Organic Bioelectronics for In Vitro Systems.
van Niekerk, Douglas
American Chemical Society (ACS)
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Pitsalidis, C., Pappa, A., Boys, A. J., Fu, Y., Moysidou, C., van Niekerk, D., Saez, J., et al. (2022). Organic Bioelectronics for In Vitro Systems.. Chem Rev https://doi.org/10.1021/acs.chemrev.1c00539
Bioelectronics have made strides in improving clinical diagnostics and precision medicine. The potential of bioelectronics for bidirectional interfacing with biology through continuous, label-free monitoring on one side and precise control of biological activity on the other has extended their application scope to in vitro systems. The advent of microfluidics and the considerable advances in reliability and complexity of in vitro models promise to eventually significantly reduce or replace animal studies, currently the gold standard in drug discovery and toxicology testing. Bioelectronics are anticipated to play a major role in this transition offering a much needed technology to push forward the drug discovery paradigm. Organic electronic materials, notably conjugated polymers, having demonstrated technological maturity in fields such as solar cells and light emitting diodes given their outstanding characteristics and versatility in processing, are the obvious route forward for bioelectronics due to their biomimetic nature, among other merits. This review highlights the advances in conjugated polymers for interfacing with biological tissue in vitro, aiming ultimately to develop next generation in vitro systems. We showcase in vitro interfacing across multiple length scales, involving biological models of varying complexity, from cell components to complex 3D cell cultures. The state of the art, the possibilities, and the challenges of conjugated polymers toward clinical translation of in vitro systems are also discussed throughout.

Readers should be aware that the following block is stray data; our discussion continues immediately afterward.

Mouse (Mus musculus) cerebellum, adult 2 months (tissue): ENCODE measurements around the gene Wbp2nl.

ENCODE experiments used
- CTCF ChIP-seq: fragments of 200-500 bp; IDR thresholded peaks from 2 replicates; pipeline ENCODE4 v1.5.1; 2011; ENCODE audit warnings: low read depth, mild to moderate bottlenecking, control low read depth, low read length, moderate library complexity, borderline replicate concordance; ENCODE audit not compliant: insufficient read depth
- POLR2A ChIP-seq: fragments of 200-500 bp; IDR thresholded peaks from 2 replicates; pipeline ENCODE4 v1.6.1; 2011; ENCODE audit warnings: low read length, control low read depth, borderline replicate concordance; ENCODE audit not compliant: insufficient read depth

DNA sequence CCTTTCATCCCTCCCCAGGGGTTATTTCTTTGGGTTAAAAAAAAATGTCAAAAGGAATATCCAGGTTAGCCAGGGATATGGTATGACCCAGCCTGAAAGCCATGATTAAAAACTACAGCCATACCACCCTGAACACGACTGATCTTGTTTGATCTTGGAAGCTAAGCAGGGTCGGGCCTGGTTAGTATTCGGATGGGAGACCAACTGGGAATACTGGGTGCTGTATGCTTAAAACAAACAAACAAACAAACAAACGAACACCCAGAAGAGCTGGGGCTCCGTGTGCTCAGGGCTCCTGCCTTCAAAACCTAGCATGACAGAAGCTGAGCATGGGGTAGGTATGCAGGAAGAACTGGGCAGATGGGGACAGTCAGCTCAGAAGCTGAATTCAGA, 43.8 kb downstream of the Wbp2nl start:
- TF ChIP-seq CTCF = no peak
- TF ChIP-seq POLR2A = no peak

R.O. acknowledges funding from the European Research Council (ERC) under the European Union's Horizon 2020 research and innovation program (grant agreement No. 723951). A.M.P. acknowledges funding from the Oppenheimer Junior Research Fellowship and the Maudslay-Butler Research Fellowship at Pembroke College, Cambridge. DvN is funded by the W.D Armstrong Trust Fund and the Oppenheimer Memorial Trust. Y.F and D.I were funded by the European Space Agency project BONUS. J.S acknowledges funding from the European Union’s Horizon 2020 research and innovation programme under the Marie Skłodowska-Curie grant, ICE METs (No. 842356). A.J.B. acknowledges support from his Cross-disciplinary Fellowship (Grant No. LT000034/2020-C) from the Human Frontier Science Program Organization. A.S. acknowledges funding from the European Union’s Horizon 2020 research and innovation programme under the Marie Skłodowska-Curie grant, MultiStem (No. 895801).
European Research Council (723951)
European Commission Horizon 2020 (H2020) Marie Sk?odowska-Curie actions (895801)
European Space Agency (ESA) (Unknown)
External DOI: https://doi.org/10.1021/acs.chemrev.1c00539
This record's URL: https://www.repository.cam.ac.uk/handle/1810/330725
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